top of page

Rainwater filters

Water filter for water coming from rainwater well
 

Water filterin the garage or storage room
 

Replacing tap water with rainwater


Of the 120l per day that the average Flemish person uses daily, it is not necessary to use drinking water about half of the time and you can perfectly use it instead of city water. 

You can use the rainwater you collect:

       - To flush toilets (33l per day)
       - For the washing machine or for hand washing (15l per day)
       - Watering flowers, plants or your garden (5l per day)
       - For cleaning (6l per day)
       - Car wash
       - Etc...


 

Most common problems



It is important to know that the rainwater tank is primarily a collection container for bacteria – just think of those bacteria from bird droppings that inevitably end up on everyone's roof.

In addition to the request to disinfect rainwater, we most often receive questions about a solution for unpleasant odors and yellow discoloration of the rainwater. Both can be very disruptive when using rainwater for, for example, the washing machine.

Sand, dirt and dust on your roof flow with the water into the rainwater tank when it rains. That sludge sinks to the bottom of your rainwater tank, so that the clearest water is at the top of your tank, and at the bottom of the tank there is a layer of sludge with less pure rainwater.

In most rainwater tanks, the fresh, oxygen-rich rainwater flows into the top of the tank and is then sucked up again at the bottom, where most of the dirt is located, with a pump on the floor of the tank. The pump sucks up the oxygen-poor and polluted water and sends it to the tapping points in the house. As a result, the pre-filters, which filter sand and other impurities from the water, have a hard time and often have to be replaced and/or maintained.

Bulky waste filter (photo 1)

A coarse dirt filter is usually located in the rainwater well and retains the coarse pieces of dirt (leaves, branches).
Check this filter regularly so that it does not become clogged or that a layer of biofilm forms on it that blocks the passage. 

Sediment filter (photo 2)

The pre-filter is usually located in the garage at the point where rainwater enters your house.

Because sand and silt from your roof always come with the rainwater, it is necessary to install a sediment filter between the rainwater tank and the rainwater taps in your house.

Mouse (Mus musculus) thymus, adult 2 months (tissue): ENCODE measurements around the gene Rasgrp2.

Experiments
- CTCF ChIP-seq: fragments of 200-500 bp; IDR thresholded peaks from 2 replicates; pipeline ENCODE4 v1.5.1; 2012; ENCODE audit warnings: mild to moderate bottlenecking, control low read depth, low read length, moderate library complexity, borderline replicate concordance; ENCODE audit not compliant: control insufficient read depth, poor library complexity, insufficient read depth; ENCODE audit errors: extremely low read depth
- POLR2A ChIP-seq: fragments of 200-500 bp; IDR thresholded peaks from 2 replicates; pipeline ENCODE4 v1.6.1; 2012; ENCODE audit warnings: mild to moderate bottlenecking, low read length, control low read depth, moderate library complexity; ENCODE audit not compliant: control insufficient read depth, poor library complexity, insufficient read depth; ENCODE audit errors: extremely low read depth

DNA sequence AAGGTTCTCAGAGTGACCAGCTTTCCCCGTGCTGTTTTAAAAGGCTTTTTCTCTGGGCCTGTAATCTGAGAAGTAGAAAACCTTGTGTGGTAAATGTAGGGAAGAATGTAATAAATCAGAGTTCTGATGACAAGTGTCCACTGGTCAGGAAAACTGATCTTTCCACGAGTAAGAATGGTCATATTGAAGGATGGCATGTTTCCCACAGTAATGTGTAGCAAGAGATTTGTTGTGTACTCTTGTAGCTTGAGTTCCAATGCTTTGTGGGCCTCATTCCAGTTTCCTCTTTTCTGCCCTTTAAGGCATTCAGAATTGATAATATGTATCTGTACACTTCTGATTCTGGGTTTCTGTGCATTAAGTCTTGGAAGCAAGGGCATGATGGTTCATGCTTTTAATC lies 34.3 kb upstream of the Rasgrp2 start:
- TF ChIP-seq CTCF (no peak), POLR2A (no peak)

This type of pre-filter filters small, floating particles (e.g. sand, dust, etc.) from the rainwater. 
You replace sediment filters once or twice a year, depending on the region (sandy or not) where you live.

Activated carbon filter (photo at 2 and 3) black filter

Very often a sediment filter is combined with an activated carbon filter.

Activated carbon ensures that your rainwater remains clear (removes discolorations) and that it does not smell bad. 

Activated carbon is a specially treated carbon that can bind all kinds of substances through adsorption. An important area of application is filtering.

Activated carbon is prepared by removing the gases and impurities through a thermal process. Coking coal, i.e. with coal as a starting product, produces the highest quality of activated carbon, i.e. with the highest adsorption capacity for the same quantity. It is also the most expensive form of activated carbon. Cheaper starting products with less adsorption capacity are brown coal coke and organic material such as peat or coconut shells.

Just like a pre-filter, the filter fleece must also be replaced at least once a year. If the water is very dirty, replace the fleece as often as necessary. For hygienic reasons, the activated carbon must be replaced every 6 months. 

UV filter (photo at  4 and 5)

A triple pre-filter is the solution for complete rainwater purification: 

In addition to the sediment filter and the activated carbon filter, a sterilization module with ultraviolet light is added.
This water disinfection technology is very environmentally friendly.

“These triple filters are particularly popular because they remove 99.9% of microbes, bacteria, viruses and protozoa.”

Perfect for disinfecting water. 

The maintenance schedule of this triple filter is as follows: 

- Sediment filter: every other year or more frequently if necessary
- Activated carbon filter: every 6 months
- UV lamp: every other year


Why the name VG Expert in gold... because VG Expert gives you golden information

bottom of page